Rose at Hope Mill Theatre Online
First portrayed by Olympia Dukakis in 1999, Martin Sherman’s Rose is digitally revived, starring Maureen Lipman as the driving force in a remarkable one-woman show. Rose paints her story with a richness as if it unfolds before her, with just a Shiva bench and a select few belongings at her side. A Russian-born Jew, Rose survived the Warsaw ghettos before transportation to Palestine on an immigration ship, where marriage offered escape to what was believed to be the sunny safety of America. Sharply poignant with a sardonic spin, the play instantly plunges its viewers into her colourful yet turbulent life.
Rose’s account is an intricate construction, the personal and political tightly woven into a gripping monologue that finds depth without clutter, and an honesty as brutal as the history that haunts her. A compilation of places and people, rituals, and reflections, scattered with aphorisms both peculiar and profound, it is all bound by a lifelong fortitude this woman maintains. Not a word is wasted in a narrative illuminated with vivid conviction, and Lipman is exceptional in her complete immersion.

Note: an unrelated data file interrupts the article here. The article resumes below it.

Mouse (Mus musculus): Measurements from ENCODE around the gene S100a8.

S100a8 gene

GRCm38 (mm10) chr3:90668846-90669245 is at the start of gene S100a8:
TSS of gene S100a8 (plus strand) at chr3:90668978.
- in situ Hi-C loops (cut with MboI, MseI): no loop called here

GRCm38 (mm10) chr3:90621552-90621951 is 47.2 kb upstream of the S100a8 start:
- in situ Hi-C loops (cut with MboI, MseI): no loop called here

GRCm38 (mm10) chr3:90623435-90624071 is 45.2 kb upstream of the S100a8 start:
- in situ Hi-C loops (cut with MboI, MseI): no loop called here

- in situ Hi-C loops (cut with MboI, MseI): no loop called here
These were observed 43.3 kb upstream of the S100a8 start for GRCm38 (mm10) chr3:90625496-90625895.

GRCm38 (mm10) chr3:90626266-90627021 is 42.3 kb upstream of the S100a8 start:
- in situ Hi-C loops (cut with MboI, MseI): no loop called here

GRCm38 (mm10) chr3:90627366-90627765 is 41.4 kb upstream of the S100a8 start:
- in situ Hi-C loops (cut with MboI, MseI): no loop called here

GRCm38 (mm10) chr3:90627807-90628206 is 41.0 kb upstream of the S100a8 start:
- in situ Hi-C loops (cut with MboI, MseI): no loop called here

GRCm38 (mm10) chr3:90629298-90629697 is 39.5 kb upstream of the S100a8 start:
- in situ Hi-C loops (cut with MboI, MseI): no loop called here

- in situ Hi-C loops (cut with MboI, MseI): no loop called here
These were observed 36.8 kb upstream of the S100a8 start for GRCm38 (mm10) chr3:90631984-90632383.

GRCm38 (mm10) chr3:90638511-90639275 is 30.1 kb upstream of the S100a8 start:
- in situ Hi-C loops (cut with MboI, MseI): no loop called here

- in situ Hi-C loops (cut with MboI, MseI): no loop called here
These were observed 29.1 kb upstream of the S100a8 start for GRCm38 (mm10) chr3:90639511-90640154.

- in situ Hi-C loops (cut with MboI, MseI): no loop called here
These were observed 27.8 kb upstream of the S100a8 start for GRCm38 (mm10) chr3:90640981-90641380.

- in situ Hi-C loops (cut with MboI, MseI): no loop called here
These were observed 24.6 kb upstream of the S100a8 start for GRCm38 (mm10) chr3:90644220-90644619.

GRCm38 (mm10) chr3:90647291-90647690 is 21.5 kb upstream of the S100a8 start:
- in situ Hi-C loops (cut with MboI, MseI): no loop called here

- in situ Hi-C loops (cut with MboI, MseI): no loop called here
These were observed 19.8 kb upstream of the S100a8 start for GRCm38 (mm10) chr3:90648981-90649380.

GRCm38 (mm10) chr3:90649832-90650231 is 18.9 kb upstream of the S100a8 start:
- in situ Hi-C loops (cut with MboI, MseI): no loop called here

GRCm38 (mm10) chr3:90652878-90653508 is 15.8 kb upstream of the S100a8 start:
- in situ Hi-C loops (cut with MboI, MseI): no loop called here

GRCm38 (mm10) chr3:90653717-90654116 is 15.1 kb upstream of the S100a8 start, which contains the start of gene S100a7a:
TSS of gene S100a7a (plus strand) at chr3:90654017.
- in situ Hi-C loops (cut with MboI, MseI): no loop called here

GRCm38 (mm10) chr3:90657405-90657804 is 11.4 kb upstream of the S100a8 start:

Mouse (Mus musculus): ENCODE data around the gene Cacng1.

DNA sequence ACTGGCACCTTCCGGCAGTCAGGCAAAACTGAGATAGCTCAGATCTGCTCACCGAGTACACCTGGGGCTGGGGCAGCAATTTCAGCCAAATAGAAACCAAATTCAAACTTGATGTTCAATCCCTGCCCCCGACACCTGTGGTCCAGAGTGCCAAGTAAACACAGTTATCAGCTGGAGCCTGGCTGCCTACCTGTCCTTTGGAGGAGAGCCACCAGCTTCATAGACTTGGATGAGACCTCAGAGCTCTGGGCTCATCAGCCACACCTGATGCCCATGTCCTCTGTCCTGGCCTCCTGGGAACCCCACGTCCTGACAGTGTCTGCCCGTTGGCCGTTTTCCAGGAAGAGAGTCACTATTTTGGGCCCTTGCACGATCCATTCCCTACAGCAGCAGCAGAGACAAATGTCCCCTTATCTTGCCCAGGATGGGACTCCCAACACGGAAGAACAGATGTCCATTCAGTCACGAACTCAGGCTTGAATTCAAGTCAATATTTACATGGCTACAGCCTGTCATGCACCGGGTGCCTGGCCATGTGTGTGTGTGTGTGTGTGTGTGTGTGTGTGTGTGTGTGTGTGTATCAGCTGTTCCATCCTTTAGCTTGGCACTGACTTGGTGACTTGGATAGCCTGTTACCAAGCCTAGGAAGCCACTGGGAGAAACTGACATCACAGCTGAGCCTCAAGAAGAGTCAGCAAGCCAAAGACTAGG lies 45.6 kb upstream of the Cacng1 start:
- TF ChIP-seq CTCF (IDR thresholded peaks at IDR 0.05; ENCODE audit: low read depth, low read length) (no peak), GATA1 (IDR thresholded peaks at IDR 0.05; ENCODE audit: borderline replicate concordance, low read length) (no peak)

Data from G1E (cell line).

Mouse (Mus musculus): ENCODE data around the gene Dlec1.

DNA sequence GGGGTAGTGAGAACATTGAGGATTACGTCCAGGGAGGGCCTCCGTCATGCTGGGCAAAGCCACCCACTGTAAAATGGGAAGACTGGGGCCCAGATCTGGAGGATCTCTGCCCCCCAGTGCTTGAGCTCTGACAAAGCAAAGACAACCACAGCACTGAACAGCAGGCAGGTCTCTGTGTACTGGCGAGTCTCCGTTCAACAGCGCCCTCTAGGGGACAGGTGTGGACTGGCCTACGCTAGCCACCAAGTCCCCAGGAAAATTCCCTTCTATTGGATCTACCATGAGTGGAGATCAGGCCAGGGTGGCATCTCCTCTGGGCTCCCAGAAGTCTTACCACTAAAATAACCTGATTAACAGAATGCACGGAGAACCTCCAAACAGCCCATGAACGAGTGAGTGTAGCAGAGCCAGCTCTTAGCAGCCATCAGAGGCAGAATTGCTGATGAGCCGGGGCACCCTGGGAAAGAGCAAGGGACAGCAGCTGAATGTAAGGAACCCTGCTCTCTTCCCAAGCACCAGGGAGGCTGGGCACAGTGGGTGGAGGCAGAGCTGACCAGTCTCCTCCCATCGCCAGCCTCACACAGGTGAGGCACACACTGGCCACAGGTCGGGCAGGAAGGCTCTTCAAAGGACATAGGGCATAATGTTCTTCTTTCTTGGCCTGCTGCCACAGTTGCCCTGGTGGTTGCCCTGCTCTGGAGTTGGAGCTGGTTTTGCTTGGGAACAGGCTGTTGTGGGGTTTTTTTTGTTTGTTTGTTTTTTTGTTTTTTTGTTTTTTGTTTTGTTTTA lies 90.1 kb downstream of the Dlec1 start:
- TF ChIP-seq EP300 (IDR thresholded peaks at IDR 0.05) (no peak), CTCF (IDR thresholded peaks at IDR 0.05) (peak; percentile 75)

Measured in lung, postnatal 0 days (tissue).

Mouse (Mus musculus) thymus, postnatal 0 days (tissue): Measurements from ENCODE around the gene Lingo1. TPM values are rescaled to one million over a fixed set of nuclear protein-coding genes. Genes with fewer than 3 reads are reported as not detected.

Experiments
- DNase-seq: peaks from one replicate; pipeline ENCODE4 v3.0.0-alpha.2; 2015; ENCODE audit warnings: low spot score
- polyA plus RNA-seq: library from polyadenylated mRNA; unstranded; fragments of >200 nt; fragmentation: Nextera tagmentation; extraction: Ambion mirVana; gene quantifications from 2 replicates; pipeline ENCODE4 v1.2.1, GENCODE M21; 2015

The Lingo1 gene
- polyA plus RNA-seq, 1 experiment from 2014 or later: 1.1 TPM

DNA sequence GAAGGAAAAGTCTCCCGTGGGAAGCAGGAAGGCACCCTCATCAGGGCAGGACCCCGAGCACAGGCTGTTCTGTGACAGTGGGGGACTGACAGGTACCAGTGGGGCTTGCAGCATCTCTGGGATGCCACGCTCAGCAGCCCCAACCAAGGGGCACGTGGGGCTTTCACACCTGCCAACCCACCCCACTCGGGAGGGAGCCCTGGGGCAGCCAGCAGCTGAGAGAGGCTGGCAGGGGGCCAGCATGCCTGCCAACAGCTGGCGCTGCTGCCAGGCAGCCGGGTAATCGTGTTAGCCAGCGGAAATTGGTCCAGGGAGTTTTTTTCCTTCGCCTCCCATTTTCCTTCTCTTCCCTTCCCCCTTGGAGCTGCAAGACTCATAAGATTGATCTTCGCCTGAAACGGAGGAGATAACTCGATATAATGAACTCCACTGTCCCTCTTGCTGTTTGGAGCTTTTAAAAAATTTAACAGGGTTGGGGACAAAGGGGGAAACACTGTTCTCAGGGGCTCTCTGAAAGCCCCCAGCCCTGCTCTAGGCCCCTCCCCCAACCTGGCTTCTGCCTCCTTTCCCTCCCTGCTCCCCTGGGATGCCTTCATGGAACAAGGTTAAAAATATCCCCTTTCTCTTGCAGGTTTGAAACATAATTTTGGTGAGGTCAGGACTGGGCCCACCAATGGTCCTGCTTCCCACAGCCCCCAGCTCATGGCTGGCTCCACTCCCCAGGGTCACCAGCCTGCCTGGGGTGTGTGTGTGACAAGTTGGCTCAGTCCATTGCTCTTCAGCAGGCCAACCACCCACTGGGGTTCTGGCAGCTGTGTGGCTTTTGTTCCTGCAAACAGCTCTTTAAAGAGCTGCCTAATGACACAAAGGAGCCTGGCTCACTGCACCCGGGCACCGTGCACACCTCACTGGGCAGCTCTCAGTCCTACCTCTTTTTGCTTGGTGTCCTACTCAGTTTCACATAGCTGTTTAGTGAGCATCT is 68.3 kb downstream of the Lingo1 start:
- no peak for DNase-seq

Visual effects are used sparingly, with only a handful of projections to enhance the most pivotal recollections. This play successfully relies on Lipman’s energy alone to convey the journey to womanhood under the austerity of Nazi-ruled Europe, and the harrowing events defining that era. The camera’s brief reveal of an empty auditorium has a ghostly effect in its weighty foreshadowing of losses to come, but also echoes the gaping wounds that remain in a woman stripped of her humanity, loved ones and freedom.
A string of anecdotes reveals the drawbacks of the American Dream, as Rose struggles to heal in a society refusing to acknowledge her pain, her own son claiming: “we can’t carry you with us, your world is dead”. But Rose is never beaten, swapping tragedy for humour at every opportunity and never quite deserting her religion, the backdrop to her outlook. Though it conflicts and confuses, it is eventually a comfort in its familiarity that carries her to the end, leaving us to contemplate the idea of believing in something, even if it is not God.
Rose is a powerful story in all its parts, crafted to the final line in which the threads come together with tragic implications. The intimate delivery dives straight to the core, provoking thoughts long after. It is a beautifully compelling but devastating story that everyone needs to hear, of a woman who never quite belongs, mourning losses from a past irreversibly imprinted, but never losing heart for those left who might need it.
Photo: Channel Eighty8
Rose is available to stream online via the Hope Mill Theatre Manchester from 10th September until 12th September 2020. For further information or to book visit the theatre’s website here.